PurposeTestable on this project with me. My dad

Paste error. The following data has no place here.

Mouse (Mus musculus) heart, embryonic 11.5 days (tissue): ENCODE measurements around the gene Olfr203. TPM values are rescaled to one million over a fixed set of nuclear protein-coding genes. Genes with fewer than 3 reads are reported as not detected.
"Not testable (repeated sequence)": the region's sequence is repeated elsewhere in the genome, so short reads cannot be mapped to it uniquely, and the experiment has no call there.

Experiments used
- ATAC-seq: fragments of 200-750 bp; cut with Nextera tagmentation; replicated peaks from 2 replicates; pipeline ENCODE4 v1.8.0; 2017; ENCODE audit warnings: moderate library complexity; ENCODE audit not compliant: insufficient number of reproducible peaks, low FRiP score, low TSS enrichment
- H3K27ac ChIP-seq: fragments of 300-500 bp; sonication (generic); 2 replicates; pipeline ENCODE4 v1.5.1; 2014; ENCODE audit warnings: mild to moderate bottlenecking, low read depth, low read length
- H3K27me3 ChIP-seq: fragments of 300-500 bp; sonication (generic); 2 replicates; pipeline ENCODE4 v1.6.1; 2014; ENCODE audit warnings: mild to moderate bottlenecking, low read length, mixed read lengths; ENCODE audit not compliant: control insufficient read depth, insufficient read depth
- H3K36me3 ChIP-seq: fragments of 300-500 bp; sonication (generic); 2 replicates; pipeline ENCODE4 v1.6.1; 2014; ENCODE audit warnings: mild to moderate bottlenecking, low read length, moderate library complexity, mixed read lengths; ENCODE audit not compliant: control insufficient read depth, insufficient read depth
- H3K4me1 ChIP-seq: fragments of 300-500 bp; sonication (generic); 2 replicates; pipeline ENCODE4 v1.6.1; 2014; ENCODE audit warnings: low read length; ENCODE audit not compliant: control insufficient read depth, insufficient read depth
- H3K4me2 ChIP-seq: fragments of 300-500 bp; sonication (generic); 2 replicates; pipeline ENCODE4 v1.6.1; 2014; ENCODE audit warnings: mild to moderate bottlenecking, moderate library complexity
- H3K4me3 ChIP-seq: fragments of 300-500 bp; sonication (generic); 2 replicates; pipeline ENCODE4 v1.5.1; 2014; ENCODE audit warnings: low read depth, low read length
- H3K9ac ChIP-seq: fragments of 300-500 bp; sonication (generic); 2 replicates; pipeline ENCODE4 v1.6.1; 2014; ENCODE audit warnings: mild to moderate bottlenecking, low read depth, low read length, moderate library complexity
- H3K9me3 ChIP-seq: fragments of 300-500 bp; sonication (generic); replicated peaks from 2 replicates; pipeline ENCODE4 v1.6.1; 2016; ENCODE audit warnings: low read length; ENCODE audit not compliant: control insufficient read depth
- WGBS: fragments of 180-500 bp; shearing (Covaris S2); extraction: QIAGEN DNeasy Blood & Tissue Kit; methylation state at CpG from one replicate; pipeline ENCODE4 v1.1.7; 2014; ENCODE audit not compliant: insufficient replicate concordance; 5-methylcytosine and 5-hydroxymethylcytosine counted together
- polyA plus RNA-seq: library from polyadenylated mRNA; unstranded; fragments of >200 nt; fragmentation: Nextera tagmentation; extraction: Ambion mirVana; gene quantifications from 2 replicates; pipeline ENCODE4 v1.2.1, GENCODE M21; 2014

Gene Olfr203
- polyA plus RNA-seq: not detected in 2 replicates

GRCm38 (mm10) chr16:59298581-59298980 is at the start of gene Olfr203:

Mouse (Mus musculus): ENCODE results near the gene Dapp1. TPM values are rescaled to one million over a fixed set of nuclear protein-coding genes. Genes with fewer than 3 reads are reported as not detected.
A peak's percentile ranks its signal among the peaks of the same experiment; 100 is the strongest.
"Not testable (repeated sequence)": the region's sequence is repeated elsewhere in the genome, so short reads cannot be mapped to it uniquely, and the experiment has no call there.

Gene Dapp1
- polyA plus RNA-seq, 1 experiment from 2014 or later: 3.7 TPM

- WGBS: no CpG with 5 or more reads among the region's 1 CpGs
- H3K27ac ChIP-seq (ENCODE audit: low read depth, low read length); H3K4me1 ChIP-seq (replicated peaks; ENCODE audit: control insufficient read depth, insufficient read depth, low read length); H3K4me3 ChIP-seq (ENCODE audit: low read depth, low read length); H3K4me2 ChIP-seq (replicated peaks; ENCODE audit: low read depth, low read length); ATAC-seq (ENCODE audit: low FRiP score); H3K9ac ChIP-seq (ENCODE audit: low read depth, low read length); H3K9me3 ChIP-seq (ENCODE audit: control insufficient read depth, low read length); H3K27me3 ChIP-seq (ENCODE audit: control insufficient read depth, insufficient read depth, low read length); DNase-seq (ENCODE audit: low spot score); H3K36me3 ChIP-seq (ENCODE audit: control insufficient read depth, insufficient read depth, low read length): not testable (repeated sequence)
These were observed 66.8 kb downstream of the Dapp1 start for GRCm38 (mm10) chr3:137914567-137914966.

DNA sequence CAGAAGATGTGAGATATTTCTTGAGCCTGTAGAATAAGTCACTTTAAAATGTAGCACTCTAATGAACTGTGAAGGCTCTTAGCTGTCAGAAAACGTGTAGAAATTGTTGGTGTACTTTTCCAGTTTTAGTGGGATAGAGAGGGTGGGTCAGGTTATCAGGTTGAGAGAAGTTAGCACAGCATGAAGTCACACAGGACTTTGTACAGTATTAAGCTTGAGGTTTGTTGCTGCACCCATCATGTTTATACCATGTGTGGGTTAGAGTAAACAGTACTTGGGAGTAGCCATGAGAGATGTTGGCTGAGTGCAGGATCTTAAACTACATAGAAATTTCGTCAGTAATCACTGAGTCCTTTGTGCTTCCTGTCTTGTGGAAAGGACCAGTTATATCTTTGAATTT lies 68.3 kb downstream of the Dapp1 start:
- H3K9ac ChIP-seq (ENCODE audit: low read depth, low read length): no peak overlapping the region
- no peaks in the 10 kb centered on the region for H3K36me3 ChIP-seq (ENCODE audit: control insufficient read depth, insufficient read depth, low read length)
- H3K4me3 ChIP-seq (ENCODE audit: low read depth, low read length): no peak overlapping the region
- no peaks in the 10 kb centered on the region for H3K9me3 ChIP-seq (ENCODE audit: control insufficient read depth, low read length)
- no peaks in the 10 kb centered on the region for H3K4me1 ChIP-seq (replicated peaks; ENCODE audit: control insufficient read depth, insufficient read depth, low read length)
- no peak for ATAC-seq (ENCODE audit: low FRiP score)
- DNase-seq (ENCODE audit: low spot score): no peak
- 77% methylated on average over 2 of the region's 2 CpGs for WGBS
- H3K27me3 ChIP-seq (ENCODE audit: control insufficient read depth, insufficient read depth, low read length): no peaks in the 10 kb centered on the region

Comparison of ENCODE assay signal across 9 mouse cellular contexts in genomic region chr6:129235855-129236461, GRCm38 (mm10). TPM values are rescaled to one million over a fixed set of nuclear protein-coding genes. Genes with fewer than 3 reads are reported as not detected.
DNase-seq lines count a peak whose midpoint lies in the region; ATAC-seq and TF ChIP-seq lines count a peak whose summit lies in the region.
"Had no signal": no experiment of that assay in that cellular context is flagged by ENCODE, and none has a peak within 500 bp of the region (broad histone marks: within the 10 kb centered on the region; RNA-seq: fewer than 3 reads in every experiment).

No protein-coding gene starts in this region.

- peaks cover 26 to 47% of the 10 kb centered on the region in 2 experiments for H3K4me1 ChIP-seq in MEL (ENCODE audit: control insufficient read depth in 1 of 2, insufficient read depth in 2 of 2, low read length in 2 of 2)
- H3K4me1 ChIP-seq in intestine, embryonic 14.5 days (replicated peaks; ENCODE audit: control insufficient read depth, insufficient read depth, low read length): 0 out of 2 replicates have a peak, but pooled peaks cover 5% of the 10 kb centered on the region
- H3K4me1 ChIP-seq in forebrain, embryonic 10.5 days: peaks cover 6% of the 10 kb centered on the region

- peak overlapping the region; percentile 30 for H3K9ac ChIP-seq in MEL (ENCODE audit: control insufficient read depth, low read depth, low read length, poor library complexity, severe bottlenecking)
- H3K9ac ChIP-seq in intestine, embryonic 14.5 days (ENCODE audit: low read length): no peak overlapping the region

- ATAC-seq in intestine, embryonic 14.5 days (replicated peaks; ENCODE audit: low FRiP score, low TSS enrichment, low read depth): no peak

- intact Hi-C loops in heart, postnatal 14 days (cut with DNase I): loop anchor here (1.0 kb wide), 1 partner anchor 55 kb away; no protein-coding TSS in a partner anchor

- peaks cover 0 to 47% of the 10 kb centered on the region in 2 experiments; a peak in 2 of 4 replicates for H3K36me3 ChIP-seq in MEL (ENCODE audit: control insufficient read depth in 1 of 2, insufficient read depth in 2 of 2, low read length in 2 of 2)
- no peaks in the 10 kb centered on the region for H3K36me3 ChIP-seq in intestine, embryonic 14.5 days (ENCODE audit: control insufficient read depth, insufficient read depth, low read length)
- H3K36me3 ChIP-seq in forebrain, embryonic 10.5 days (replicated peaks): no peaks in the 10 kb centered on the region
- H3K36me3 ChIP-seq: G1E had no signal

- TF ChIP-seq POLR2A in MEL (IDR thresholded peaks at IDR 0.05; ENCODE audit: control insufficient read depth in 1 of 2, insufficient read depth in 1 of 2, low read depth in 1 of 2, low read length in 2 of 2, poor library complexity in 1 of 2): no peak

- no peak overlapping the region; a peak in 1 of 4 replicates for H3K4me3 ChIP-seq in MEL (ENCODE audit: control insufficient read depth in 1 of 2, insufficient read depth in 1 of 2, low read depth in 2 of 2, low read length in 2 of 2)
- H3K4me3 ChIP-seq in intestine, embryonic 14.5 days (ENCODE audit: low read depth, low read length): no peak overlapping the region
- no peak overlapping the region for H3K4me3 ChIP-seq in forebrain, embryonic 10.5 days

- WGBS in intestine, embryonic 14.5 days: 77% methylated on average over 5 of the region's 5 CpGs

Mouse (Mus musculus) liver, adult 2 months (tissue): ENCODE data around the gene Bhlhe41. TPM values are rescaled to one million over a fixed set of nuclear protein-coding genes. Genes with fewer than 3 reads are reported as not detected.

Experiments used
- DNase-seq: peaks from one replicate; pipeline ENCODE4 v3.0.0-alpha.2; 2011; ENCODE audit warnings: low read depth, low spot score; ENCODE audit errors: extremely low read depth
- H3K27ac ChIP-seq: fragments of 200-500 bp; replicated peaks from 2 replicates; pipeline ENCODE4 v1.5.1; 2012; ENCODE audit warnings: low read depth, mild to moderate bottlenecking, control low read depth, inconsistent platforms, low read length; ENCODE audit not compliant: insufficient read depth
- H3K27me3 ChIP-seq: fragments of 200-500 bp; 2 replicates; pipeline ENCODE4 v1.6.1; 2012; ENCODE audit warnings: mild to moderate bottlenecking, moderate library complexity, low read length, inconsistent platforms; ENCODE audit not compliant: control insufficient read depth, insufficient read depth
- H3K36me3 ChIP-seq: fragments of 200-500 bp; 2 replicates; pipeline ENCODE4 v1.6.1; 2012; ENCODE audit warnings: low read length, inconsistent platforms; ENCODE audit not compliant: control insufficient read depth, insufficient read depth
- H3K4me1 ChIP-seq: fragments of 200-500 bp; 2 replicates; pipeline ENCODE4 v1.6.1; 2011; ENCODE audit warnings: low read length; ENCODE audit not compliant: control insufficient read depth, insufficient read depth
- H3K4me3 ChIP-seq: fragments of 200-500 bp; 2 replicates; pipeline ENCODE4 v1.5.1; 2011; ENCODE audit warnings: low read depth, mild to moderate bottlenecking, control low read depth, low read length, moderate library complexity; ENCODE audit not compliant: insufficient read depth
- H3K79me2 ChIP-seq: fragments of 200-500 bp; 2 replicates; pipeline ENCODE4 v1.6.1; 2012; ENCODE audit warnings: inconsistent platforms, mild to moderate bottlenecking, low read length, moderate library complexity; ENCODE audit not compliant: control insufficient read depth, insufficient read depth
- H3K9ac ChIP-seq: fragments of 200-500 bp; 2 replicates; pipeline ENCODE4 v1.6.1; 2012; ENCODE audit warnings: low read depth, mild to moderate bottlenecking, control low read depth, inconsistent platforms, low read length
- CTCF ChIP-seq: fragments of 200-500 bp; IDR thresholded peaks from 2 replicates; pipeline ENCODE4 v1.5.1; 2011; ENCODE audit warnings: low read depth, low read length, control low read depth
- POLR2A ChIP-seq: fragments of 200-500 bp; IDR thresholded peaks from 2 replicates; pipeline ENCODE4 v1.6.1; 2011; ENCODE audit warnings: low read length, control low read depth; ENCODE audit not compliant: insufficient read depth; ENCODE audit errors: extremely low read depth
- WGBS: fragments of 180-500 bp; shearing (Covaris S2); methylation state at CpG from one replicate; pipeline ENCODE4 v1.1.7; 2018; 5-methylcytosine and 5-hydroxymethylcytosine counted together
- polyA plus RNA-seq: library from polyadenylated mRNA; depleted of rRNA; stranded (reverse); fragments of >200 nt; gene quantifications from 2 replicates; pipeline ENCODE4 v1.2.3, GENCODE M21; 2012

PurposeTestable QuestionHypothesisProcedureMaterialsAcknowledgementsDataResults ConclusionAbstractVariablesApplicationBackground InformationReflection By: Maha MeghaniRm. 308#13The purpose of this experiment was to investigate what amounts of carbon dioxide, in a controlled environment, can affect the way temperature changes in the atmosphere. I would like to acknowledge both my parents for working on this project with me. My dad supported this experiment with buying all the necessary equipment and materials. He helped to set up my reflector lamp and keep the used gases under control. My mom helped me with collecting my data, and inputting its importance into my research paper. My mom assisted with more of my background research collecting and my dad with the “hands-on” aspect of my project. The proposed hypothesis predicted that greater amounts of carbon dioxide in a controlled environment would increase the temperature at a higher rate, and the decrease in temperature would be at a lower rate. As carbon dioxide is a denser gas than oxygen, the molecules making up the carbon dioxide are more tightly compact. This lead to the prediction that those particles would be able to hold the heat from the reflector lamp at a higher rate.100% Carbon Dioxide:50/50 Carbon Dioxide and Oxygen:100% Oxygen:My hypothesis predicted multiple things based on each mixture of gases and each grouping of the data. My hypothesis was partially correct, as the increase in temperature contradicted my prediction, while the decrease in temperature proved it correct. My hypothesis was wrong in terms of the increase in temperature of carbon dioxide. The increase in temperature for co2 was slower than the increase of temperature for the air. The carbon dioxide took longer for the heat to rise which made the time of the increase of the temperature longer. My hypothesis was right for the decrease of temperature of the carbon dioxide. The carbon dioxide held more heat resulting in temperature decrease to be longer.This experiment can be used in a real life situation when considering the causes of global warming. When viewing this experiment and its relation to the real world, it is an experiment that represents global warming and real issues in our world today. The results of my experiment are prominent in the field of science through environmental sciences, as studying greenhouse gases and aspects of global environment falls under that branch of science. My results can be used to find a way to efficiently prevent excess amounts of carbon dioxide in the air. My experiment results will be recorded in units of temperature. The range of temperatures will show the effects, of the presence of co2 in the atmosphere. Greenhouse gases are gases in the Earth’s atmosphere that absorb and emit radiation within the infrared range. This process is the fundamental cause of the greenhouse effect. Common greenhouse gases in the Earth’s atmosphere include water vapor, carbon dioxide, methane, nitrous oxide, ozone, and chlorofluorocarbons. Greenhouse gases, mainly water vapor, are essential to helping determine the temperature of the Earth; without them this planet would likely be so cold, as to be uninhabitable. Although many factors such as the sun and the water cycle are responsible for the Earth’s weather and energy balance, if all else was held equal and stable, the planet’s average temperature should be considerably lower without greenhouse gases. Human activities have an impact upon the levels of greenhouse gases in the atmosphere, which has other effects upon the system, with their own possible repercussions. The 2007 assessment report, observed that “changes in atmospheric concentrations of greenhouse gases and aerosols, land cover and solar radiation alter the energy balance of the climate system,” and concluded that “increases in anthropogenic greenhouse gas concentrations is very likely to have caused most of the increases in global average temperatures since the mid-20th century”. When these gases are ranked by their contribution to the greenhouse effect, the most important are: Water vapor, which contributes 36–72%. The second gaseous element is carbon dioxide, which contributes 9–26%. Methane, which contributes 4–9% is the third gas. Lastly, ozone which contributes 3–7%. These are listed in the order of abundance and prominence to the atmosphere.Controlled variable – Amounts of gases, carbon dioxide and oxygen are heated, both in a one cup measurement. Same measurements, same heating lamp, total amount of testing time, and selfsame timed benchmarks for each temperature recording. Independent Variable – Type of gas that goes into every one of my bell jars. There will be a different mixture of gases in every jar. Dependent Variable – The average of all 3 temperature from all 3 jars. The final set of temperatures is the results and the atmospheric gases affect the temperatureObtain Resources/Materials:2. Place thermometer in 100% co2 jar3. Place one cup of carbon dioxide in mason jar; using 237 ml of baking soda and 475 ml of vinegar, and seal it4. Let carbon dioxide sublimate, or until it has gone from liquid to its gaseous form5. Place reflector lamp a ¼ of an inch away from the mason jar6. Turn on reflector lamp and start clock7. Record temperature in log book every 15 minutes8. When thermometer reaches 40 degrees Celsius turn off lamp9. Record temperature every 15 minutes until thermometer reaches 19 degrees Celsius, to measure the rate of decrease in temperature10. Repeat this gas jar’s experiment 3x for clear results.11. For experiment with oxygen, place thermometer in vacuum bell jar.12. Seal the vacuum bell jar13. Repeat steps 5-10, for this jar14. For experiment with 50% carbon dioxide and oxygen repeat steps 2-415. Let air seep in16. repeat steps 5-1017. Record each temperature in 15 min increments for every jarMaterialsQuantity Reflector Lamp/Outlet1Baking Soda118 ml, 237 mlVinegar237 ml, 475 mlWater118 ml Stove1Mason Jars9Glass Thermometer 1Labels12Timer/Clock1Gloves3 pairs